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Published on January 17th, 2013 | by James Ayre

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Flowers Are Blooming Earlier And Earlier Every Year, New Research Using The Meticulous Records Of Thoreau Show

As many people have already noticed, flower seem to be blooming earlier and earlier every year, coinciding with the rather mild winters that seem to be the new norm in many part of the world. And now new research has shown that the trend dates all the way back to at least the days of Henry David Thoreau and Aldo Leopold.

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By using the “meticulous phenological records” that these two famous American naturalists left behind, researchers have been able to demonstrate that native plants throughout the eastern states “are flowering as much as a month earlier in response to a warming climate.”

This new research is important because it allows a deeper look into “the black box of ecological change”. It will also be very helpful for predicting the likely effects that a warming climate will have on many very important agricultural crops. Many of these crops are dependent upon flowering in order to produce the food that they provide.


“Compared to the timing of spring flowering in Thoreau’s day, native plants such as serviceberry and nodding trillium are blooming 11 days earlier, on average, in the area around Concord, Mass., where Thoreau famously lived and worked. Nearly a thousand miles away in Wisconsin, where Leopold gathered his records of blooming plants like wild geranium and marsh marigold, the change is even more striking. In 2012, the warmest spring on record for Wisconsin, plants bloomed on average nearly a month earlier than they did just 67 years earlier when Leopold made his last entry.”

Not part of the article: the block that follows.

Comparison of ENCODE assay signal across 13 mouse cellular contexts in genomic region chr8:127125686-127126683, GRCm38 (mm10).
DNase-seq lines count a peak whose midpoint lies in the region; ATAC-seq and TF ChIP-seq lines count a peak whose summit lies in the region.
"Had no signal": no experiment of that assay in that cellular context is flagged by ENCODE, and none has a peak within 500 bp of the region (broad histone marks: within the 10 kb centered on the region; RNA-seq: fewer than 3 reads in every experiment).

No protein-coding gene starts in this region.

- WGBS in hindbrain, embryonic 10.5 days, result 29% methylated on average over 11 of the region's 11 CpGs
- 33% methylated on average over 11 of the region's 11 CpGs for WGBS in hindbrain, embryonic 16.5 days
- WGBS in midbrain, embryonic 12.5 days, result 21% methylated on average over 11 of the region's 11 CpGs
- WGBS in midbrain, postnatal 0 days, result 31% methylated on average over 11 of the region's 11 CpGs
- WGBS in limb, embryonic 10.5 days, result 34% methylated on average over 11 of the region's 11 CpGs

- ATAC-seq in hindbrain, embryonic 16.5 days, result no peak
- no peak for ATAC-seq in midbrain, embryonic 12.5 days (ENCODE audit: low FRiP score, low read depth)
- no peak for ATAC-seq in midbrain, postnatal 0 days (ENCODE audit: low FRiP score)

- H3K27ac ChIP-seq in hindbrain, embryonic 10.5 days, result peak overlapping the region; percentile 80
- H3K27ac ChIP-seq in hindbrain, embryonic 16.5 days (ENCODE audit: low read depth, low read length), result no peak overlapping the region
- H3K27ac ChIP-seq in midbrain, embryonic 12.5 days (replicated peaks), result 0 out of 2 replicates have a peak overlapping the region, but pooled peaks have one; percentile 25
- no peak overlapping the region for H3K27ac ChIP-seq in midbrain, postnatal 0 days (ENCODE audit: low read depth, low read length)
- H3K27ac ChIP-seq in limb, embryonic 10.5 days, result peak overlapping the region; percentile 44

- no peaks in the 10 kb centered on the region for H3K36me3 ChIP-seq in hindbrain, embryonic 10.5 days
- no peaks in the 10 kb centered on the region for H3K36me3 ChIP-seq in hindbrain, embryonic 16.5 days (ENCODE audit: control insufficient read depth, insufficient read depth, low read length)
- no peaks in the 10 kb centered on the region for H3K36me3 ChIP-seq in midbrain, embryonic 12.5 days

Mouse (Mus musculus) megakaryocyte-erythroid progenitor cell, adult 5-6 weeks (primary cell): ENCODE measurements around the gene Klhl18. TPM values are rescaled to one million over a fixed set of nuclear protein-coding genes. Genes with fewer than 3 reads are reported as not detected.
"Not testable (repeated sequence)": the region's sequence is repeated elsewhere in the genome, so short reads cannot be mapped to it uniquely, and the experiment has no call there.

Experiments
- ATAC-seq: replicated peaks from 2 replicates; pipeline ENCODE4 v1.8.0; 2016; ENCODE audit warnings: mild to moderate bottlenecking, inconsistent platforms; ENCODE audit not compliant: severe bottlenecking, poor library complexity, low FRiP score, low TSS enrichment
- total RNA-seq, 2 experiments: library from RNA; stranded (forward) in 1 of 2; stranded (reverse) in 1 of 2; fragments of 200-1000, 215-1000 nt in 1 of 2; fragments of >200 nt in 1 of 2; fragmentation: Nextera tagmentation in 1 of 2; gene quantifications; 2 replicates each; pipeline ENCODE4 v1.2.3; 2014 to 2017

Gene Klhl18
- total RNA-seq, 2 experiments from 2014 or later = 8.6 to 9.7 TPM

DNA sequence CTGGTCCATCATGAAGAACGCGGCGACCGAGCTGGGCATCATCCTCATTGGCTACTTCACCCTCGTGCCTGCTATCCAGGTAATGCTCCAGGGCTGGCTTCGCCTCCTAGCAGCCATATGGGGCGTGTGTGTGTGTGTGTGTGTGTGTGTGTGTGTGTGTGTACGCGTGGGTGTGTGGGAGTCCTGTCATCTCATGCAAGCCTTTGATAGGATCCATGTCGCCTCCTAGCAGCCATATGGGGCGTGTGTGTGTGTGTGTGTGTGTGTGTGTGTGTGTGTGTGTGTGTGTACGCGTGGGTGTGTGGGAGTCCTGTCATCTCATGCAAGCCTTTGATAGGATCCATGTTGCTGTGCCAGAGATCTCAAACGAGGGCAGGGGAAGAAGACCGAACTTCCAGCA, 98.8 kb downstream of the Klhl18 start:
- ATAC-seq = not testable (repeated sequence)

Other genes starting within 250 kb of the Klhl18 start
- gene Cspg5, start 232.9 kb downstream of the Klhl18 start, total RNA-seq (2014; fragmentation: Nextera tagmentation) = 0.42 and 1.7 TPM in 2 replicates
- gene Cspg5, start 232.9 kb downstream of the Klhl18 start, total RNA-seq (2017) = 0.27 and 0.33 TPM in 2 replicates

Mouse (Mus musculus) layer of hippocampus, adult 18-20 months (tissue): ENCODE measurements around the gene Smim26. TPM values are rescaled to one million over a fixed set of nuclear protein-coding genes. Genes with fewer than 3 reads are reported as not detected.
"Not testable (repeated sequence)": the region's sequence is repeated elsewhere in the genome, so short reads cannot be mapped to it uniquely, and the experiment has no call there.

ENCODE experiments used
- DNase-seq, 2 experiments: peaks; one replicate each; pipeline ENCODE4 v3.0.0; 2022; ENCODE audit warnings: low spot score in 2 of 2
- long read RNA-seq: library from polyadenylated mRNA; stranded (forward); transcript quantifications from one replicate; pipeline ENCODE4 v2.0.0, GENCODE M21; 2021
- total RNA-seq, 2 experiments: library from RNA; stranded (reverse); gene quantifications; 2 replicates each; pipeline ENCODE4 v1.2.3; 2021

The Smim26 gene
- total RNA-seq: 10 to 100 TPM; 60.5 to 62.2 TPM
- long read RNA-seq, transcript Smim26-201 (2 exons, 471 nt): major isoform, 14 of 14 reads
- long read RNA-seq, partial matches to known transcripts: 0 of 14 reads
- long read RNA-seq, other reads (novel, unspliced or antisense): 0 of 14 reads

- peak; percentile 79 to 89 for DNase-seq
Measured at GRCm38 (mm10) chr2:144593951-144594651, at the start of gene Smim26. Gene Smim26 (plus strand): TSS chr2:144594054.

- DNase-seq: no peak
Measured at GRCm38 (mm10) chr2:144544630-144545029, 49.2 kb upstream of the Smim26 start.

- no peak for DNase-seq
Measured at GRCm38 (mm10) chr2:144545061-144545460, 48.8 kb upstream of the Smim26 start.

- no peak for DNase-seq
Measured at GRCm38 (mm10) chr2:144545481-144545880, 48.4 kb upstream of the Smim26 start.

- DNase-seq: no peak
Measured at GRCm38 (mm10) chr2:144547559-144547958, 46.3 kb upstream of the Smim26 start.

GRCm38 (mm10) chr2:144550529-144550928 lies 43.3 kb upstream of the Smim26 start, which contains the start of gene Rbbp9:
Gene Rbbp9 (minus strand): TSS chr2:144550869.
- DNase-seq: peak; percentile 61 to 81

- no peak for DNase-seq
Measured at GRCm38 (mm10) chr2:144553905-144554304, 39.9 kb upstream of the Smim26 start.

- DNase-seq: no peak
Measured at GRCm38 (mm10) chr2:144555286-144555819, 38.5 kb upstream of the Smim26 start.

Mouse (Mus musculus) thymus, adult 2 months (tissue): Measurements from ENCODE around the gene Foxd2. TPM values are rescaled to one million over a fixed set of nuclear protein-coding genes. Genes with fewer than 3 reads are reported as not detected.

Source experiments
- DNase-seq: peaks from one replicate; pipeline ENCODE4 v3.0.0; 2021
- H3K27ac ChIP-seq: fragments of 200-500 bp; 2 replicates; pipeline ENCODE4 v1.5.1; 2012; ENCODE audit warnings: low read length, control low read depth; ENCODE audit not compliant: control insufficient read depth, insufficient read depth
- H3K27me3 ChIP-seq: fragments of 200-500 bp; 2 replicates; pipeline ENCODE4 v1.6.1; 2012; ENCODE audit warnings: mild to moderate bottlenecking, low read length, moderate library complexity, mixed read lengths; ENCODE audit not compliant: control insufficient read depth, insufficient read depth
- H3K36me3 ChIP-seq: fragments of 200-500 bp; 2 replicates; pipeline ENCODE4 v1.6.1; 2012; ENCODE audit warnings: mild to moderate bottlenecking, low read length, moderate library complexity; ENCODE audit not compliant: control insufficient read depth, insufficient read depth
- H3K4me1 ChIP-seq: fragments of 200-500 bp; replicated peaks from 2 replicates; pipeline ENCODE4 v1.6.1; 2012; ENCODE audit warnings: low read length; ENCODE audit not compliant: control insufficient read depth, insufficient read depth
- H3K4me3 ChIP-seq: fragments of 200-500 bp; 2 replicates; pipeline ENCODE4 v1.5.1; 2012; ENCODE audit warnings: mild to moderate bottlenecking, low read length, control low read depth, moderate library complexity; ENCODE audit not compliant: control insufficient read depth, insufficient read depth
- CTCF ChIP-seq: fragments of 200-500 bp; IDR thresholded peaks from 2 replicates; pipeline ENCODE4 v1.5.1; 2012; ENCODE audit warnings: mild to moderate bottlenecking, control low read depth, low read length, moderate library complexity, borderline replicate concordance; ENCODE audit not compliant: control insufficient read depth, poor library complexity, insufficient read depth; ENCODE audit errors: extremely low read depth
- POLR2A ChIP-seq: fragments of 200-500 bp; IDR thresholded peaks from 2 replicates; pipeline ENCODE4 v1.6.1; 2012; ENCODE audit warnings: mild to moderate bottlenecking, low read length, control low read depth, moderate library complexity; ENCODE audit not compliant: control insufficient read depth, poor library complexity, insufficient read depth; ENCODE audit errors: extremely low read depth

“These historical records provide a snapshot in time and a baseline of sorts against which we can compare more recent records from the period in which climate change has accelerated,” explains Stan Temple, one of the co-authors of the study and an emeritus UW-Madison professor of wildlife ecology.

While this study certainly isn’t the first that documents the close relationship “between temperature and flowering dates and the trend toward climate-driven early blooming, it is the first to suggest that the trend in flowering plants may continue beyond what has been observed in controlled studies. The work thus has important implications for predicting plant responses to changing climate, essential for plants such as fruit trees, which are highly susceptible to the vagaries of climate and weather.”

“We used relationships revealed in historical records to predict how 47 species of native plants would respond to unprecedented spring temperatures, but that has only been possible because naturalists, past and present, kept good records of what they observed in nature,” Temple says.

“Importantly, the results give scientists a peek into the subtleties of ecological change in response to climate change. Flowering of native plants, a harbinger of spring in the world’s temperate regions, signals the start of the growing season. Changes in the timing of flowering have broad implications for the animals and insects that depend on the plants.”